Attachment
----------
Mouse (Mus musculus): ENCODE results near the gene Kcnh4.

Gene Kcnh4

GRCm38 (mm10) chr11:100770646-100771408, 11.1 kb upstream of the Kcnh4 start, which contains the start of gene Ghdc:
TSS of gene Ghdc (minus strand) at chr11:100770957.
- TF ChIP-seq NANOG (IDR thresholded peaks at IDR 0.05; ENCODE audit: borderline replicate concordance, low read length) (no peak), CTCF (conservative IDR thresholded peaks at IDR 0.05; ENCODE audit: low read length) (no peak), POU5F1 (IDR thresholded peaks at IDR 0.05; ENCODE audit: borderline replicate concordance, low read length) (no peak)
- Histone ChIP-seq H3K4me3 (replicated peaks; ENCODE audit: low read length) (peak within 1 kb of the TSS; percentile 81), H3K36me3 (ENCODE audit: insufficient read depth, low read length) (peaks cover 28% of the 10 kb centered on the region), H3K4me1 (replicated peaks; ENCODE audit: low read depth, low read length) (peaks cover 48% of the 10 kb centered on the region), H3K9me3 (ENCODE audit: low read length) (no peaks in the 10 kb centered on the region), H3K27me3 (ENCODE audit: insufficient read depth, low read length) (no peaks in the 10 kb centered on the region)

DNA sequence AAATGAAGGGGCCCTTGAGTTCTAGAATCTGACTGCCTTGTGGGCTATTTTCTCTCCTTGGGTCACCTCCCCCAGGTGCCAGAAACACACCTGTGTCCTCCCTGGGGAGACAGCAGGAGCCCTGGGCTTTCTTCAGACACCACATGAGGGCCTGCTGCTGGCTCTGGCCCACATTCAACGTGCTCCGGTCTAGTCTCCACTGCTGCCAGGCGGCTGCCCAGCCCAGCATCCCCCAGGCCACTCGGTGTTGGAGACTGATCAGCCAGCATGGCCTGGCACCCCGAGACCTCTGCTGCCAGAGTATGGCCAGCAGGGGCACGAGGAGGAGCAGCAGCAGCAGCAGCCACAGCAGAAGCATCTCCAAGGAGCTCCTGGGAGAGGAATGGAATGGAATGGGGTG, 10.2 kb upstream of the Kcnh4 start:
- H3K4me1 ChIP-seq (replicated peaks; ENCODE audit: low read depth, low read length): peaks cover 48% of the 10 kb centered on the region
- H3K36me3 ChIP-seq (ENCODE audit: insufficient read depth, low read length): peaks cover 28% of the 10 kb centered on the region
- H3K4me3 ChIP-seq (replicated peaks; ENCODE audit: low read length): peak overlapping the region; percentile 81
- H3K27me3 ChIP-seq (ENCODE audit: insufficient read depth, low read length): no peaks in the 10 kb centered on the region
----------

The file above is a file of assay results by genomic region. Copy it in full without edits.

Mouse (Mus musculus): ENCODE results near the gene Kcnh4.

Gene Kcnh4

GRCm38 (mm10) chr11:100770646-100771408, 11.1 kb upstream of the Kcnh4 start, which contains the start of gene Ghdc:
TSS of gene Ghdc (minus strand) at chr11:100770957.
- TF ChIP-seq NANOG (IDR thresholded peaks at IDR 0.05; ENCODE audit: borderline replicate concordance, low read length) (no peak), CTCF (conservative IDR thresholded peaks at IDR 0.05; ENCODE audit: low read length) (no peak), POU5F1 (IDR thresholded peaks at IDR 0.05; ENCODE audit: borderline replicate concordance, low read length) (no peak)
- Histone ChIP-seq H3K4me3 (replicated peaks; ENCODE audit: low read length) (peak within 1 kb of the TSS; percentile 81), H3K36me3 (ENCODE audit: insufficient read depth, low read length) (peaks cover 28% of the 10 kb centered on the region), H3K4me1 (replicated peaks; ENCODE audit: low read depth, low read length) (peaks cover 48% of the 10 kb centered on the region), H3K9me3 (ENCODE audit: low read length) (no peaks in the 10 kb centered on the region), H3K27me3 (ENCODE audit: insufficient read depth, low read length) (no peaks in the 10 kb centered on the region)

DNA sequence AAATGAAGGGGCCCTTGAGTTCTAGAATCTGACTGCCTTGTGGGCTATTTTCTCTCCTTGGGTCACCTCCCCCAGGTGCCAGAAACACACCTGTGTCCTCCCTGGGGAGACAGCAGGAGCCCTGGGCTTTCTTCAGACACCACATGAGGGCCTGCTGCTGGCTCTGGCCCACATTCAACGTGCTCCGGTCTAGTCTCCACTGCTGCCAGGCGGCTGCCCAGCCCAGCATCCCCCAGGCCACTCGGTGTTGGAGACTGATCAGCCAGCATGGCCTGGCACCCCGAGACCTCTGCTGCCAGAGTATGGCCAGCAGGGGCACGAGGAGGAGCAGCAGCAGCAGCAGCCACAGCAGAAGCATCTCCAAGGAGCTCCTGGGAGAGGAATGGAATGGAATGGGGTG, 10.2 kb upstream of the Kcnh4 start:
- H3K4me1 ChIP-seq (replicated peaks; ENCODE audit: low read depth, low read length): peaks cover 48% of the 10 kb centered on the region
- H3K36me3 ChIP-seq (ENCODE audit: insufficient read depth, low read length): peaks cover 28% of the 10 kb centered on the region
- H3K4me3 ChIP-seq (replicated peaks; ENCODE audit: low read length): peak overlapping the region; percentile 81
- H3K27me3 ChIP-seq (ENCODE audit: insufficient read depth, low read length): no peaks in the 10 kb centered on the region